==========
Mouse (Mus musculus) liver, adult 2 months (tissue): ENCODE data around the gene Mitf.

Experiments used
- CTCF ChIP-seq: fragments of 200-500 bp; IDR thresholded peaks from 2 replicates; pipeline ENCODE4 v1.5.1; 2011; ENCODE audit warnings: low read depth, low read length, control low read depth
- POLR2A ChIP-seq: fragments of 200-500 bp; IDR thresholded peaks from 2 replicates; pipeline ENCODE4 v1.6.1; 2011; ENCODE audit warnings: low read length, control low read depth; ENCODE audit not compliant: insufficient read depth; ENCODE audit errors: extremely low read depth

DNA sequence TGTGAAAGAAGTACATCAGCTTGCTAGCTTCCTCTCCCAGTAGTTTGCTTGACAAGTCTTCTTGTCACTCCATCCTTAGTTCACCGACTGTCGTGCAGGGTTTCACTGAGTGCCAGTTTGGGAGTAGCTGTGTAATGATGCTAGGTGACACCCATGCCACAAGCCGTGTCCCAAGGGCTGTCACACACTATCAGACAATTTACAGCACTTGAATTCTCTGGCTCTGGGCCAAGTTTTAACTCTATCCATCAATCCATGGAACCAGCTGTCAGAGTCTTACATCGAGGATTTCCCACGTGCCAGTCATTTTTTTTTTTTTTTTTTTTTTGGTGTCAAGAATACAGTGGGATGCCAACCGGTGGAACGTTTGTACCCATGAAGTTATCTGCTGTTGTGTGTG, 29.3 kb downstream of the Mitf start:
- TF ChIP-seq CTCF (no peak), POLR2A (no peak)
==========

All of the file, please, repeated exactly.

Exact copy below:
Mouse (Mus musculus) liver, adult 2 months (tissue): ENCODE data around the gene Mitf.

Experiments used
- CTCF ChIP-seq: fragments of 200-500 bp; IDR thresholded peaks from 2 replicates; pipeline ENCODE4 v1.5.1; 2011; ENCODE audit warnings: low read depth, low read length, control low read depth
- POLR2A ChIP-seq: fragments of 200-500 bp; IDR thresholded peaks from 2 replicates; pipeline ENCODE4 v1.6.1; 2011; ENCODE audit warnings: low read length, control low read depth; ENCODE audit not compliant: insufficient read depth; ENCODE audit errors: extremely low read depth

DNA sequence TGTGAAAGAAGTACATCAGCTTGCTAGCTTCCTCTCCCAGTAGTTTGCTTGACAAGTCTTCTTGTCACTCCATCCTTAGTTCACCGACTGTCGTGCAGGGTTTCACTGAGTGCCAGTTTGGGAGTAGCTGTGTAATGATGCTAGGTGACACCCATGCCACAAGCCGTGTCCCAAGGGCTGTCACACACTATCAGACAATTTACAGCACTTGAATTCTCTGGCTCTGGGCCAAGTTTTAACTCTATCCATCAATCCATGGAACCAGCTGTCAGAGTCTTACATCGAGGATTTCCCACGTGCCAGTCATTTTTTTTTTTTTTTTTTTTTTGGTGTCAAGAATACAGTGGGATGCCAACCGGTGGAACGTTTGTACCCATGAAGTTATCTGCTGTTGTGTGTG, 29.3 kb downstream of the Mitf start:
- TF ChIP-seq CTCF (no peak), POLR2A (no peak)